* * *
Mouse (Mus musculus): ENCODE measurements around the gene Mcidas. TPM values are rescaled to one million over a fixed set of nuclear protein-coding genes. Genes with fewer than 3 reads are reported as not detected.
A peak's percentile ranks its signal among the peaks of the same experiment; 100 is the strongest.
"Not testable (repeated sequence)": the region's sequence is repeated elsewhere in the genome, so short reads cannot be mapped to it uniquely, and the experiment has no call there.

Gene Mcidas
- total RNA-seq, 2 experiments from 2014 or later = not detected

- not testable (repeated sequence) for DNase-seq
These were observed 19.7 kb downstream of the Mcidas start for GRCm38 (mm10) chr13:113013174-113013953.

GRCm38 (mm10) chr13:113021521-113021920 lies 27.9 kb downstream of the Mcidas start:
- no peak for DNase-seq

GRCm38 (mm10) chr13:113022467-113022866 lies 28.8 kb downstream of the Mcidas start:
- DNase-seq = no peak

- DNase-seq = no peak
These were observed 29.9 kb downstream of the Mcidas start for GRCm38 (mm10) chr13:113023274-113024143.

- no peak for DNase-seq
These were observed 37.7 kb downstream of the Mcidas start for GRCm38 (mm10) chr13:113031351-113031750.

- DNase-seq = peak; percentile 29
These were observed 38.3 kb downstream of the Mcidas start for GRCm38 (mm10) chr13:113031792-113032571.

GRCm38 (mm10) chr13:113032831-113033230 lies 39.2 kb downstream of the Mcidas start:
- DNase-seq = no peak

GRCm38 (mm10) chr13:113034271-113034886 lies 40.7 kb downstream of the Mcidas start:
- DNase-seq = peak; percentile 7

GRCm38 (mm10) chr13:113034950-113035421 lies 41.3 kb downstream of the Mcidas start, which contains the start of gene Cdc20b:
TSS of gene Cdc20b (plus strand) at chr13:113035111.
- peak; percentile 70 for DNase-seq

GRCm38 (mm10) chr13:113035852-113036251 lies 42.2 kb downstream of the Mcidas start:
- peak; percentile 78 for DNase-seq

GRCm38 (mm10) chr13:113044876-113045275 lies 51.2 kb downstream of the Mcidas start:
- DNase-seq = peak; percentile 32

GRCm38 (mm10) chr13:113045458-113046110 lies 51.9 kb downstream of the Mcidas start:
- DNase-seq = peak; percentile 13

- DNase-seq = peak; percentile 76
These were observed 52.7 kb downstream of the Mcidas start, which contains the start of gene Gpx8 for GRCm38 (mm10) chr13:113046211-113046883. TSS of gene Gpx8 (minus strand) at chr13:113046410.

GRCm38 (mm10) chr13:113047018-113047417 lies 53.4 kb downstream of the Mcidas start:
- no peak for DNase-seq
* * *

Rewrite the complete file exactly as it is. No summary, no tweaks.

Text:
Mouse (Mus musculus): ENCODE measurements around the gene Mcidas. TPM values are rescaled to one million over a fixed set of nuclear protein-coding genes. Genes with fewer than 3 reads are reported as not detected.
A peak's percentile ranks its signal among the peaks of the same experiment; 100 is the strongest.
"Not testable (repeated sequence)": the region's sequence is repeated elsewhere in the genome, so short reads cannot be mapped to it uniquely, and the experiment has no call there.

Gene Mcidas
- total RNA-seq, 2 experiments from 2014 or later = not detected

- not testable (repeated sequence) for DNase-seq
These were observed 19.7 kb downstream of the Mcidas start for GRCm38 (mm10) chr13:113013174-113013953.

GRCm38 (mm10) chr13:113021521-113021920 lies 27.9 kb downstream of the Mcidas start:
- no peak for DNase-seq

GRCm38 (mm10) chr13:113022467-113022866 lies 28.8 kb downstream of the Mcidas start:
- DNase-seq = no peak

- DNase-seq = no peak
These were observed 29.9 kb downstream of the Mcidas start for GRCm38 (mm10) chr13:113023274-113024143.

- no peak for DNase-seq
These were observed 37.7 kb downstream of the Mcidas start for GRCm38 (mm10) chr13:113031351-113031750.

- DNase-seq = peak; percentile 29
These were observed 38.3 kb downstream of the Mcidas start for GRCm38 (mm10) chr13:113031792-113032571.

GRCm38 (mm10) chr13:113032831-113033230 lies 39.2 kb downstream of the Mcidas start:
- DNase-seq = no peak

GRCm38 (mm10) chr13:113034271-113034886 lies 40.7 kb downstream of the Mcidas start:
- DNase-seq = peak; percentile 7

GRCm38 (mm10) chr13:113034950-113035421 lies 41.3 kb downstream of the Mcidas start, which contains the start of gene Cdc20b:
TSS of gene Cdc20b (plus strand) at chr13:113035111.
- peak; percentile 70 for DNase-seq

GRCm38 (mm10) chr13:113035852-113036251 lies 42.2 kb downstream of the Mcidas start:
- peak; percentile 78 for DNase-seq

GRCm38 (mm10) chr13:113044876-113045275 lies 51.2 kb downstream of the Mcidas start:
- DNase-seq = peak; percentile 32

GRCm38 (mm10) chr13:113045458-113046110 lies 51.9 kb downstream of the Mcidas start:
- DNase-seq = peak; percentile 13

- DNase-seq = peak; percentile 76
These were observed 52.7 kb downstream of the Mcidas start, which contains the start of gene Gpx8 for GRCm38 (mm10) chr13:113046211-113046883. TSS of gene Gpx8 (minus strand) at chr13:113046410.

GRCm38 (mm10) chr13:113047018-113047417 lies 53.4 kb downstream of the Mcidas start:
- no peak for DNase-seq